Community engagement is one of those terms that has become trendy in Detroit development circles. Developers are starting to see the value of asking residents about their needs in a neighborhood, rather than building what they think will be a good fit.
While this approach is producing promising results in parts of the city, this community-first mentality has served as the foundation for success for many longtime establishments in Detroit, including Algo Especial, a Mexican-owned grocery store in Hubbard-Richard that is recognized among fans as a home cook’s oasis.
“I take very good care about the needs of the community,” says owner Martha Hernandez in Spanish through an interpreter.
Just about every item stocked on its shelves is informed by the needs of customers, from the crates overflowing with culturally relevant produce, dried chiles and beans by the bag-full, masa or lard by the pound, discs of Mexican hot chocolate, bottled hot sauces, imported clothing, beauty products, and dozens of rare loose leaf teas and herbs — essential for the home cooks out there looking for hard-to-find ingredients.
Customers from all over metro Detroit, elsewhere in Michigan, and even across the Canadian border know Hernandez and her many relatives who work in the 42-year-old establishment on a first-name basis and folks regularly make it a point upon entering the shop to give at least one family member a hug. During the holidays, Algo Especial is a favorite destination for its fluffy and bountiful tamales, which fans purchase by the dozen. For treating common ailments or a spiritual cleansing, longtime clients will turn to the store’s robust collection of teas and herbs — traditional remedies in Latinx culture that date back centuries.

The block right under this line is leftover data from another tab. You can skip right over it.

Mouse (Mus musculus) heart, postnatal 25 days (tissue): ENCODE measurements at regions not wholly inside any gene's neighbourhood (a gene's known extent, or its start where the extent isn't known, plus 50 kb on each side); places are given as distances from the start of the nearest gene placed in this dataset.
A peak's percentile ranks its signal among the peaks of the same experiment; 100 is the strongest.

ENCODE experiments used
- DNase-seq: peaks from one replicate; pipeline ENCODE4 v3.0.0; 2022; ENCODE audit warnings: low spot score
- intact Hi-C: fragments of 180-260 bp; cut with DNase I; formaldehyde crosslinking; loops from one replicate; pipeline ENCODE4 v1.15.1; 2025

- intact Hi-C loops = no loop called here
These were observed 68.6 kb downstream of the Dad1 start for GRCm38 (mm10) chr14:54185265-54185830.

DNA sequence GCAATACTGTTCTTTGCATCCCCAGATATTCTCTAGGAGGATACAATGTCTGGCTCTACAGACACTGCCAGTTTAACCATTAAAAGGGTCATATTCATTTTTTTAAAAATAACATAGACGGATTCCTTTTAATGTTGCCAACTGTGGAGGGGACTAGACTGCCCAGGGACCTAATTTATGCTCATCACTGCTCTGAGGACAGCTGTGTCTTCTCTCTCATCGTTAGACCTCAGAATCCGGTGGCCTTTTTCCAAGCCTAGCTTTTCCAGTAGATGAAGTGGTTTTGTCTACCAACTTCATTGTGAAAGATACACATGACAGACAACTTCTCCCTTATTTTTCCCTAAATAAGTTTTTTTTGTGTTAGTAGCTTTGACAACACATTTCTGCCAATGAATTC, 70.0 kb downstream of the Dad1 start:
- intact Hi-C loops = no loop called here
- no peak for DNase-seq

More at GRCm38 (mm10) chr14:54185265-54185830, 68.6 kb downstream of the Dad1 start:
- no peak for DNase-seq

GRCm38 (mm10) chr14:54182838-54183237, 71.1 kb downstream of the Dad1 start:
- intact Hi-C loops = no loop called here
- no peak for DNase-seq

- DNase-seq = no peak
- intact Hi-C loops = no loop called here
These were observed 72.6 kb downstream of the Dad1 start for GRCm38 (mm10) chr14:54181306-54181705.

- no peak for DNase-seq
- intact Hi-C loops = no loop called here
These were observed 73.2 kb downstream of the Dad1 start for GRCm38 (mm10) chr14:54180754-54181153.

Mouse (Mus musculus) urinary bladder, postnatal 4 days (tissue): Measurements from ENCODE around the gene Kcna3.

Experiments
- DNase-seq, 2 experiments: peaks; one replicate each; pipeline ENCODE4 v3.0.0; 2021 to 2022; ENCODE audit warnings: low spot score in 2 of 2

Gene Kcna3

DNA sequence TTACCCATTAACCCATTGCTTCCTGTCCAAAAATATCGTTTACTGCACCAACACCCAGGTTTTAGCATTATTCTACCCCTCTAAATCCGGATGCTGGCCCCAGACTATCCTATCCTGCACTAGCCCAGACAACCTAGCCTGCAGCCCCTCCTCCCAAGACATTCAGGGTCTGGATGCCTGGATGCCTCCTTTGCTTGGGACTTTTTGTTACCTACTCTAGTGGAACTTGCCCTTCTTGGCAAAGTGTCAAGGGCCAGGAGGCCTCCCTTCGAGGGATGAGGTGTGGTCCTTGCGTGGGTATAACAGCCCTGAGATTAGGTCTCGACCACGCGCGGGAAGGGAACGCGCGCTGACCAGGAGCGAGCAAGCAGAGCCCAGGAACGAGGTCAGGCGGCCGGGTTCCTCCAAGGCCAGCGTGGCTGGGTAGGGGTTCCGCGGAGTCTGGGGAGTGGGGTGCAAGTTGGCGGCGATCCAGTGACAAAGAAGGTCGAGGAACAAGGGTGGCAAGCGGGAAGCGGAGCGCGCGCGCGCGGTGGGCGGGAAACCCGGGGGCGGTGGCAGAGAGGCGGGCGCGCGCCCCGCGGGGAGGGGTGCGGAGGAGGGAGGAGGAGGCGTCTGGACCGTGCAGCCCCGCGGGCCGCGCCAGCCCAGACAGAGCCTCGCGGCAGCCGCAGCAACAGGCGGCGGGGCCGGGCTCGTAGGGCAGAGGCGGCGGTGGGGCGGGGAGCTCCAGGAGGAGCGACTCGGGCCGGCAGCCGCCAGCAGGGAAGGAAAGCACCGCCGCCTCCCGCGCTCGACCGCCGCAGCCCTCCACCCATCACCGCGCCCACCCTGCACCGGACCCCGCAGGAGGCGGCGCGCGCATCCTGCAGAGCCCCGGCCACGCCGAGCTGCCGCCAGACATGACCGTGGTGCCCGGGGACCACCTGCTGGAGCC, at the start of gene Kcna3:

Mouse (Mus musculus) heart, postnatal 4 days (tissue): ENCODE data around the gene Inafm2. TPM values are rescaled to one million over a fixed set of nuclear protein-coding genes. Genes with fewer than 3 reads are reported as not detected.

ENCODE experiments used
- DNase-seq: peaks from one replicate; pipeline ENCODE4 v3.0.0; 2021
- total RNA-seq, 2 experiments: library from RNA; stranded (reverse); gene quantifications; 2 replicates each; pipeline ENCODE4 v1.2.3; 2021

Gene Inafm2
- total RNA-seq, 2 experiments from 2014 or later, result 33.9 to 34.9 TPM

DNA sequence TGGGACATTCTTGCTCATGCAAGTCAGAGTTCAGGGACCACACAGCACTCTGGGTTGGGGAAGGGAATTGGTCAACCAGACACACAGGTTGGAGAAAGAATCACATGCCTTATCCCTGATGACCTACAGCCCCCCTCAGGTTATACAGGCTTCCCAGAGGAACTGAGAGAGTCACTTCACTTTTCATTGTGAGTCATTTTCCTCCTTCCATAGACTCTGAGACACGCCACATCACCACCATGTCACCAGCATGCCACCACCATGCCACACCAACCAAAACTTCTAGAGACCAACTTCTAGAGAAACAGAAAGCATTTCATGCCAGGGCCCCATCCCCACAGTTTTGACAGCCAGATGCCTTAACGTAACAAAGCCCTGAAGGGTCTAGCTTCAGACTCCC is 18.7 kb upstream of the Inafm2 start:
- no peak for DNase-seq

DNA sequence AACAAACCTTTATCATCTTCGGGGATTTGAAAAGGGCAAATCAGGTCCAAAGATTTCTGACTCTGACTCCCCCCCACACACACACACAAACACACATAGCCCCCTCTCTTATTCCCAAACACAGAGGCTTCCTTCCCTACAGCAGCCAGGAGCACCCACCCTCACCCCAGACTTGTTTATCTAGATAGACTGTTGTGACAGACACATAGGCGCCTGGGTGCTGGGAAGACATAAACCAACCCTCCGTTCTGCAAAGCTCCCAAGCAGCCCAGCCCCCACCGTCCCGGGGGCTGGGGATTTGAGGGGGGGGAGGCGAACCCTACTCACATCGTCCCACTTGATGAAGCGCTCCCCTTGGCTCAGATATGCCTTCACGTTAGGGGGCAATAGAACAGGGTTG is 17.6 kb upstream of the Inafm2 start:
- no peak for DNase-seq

Hernandez’s nephew, Huriel Gonzalez-Hernandez, tells Eater that the shop had previously been a Spanish-language record store in 1980 prior to his aunt and uncle Raul taking over. The couple had been customers of the store and one day after Raul was laid off from his job at General Motors the shop owner offered to sell them the business.
Over time, the duo became known for taking special requests from their Mexican immigrant clientele for other essentials: VHS tapes for Spanish-language movies, cosmetics only available in Latin America, and eventually the family added produce, a full-service butchers counter, and prepared food to its offerings. Today, other restaurant and food business owners also frequently turn to Algo Especial for wholesale items like cases of candy or commercial-sized cookware.
While many more supermercados have opened in Detroit in the decades since Algo Especial opened and offer some of the same items, customers have come to rely on Hernandez’s attention to detail for those traditional ingredients that remind them of home.
“There are certain things that are here that are in other places [but] it’s just that the community comes here first to purchase it because [we have] been having it for such a long time,” Hernandez says.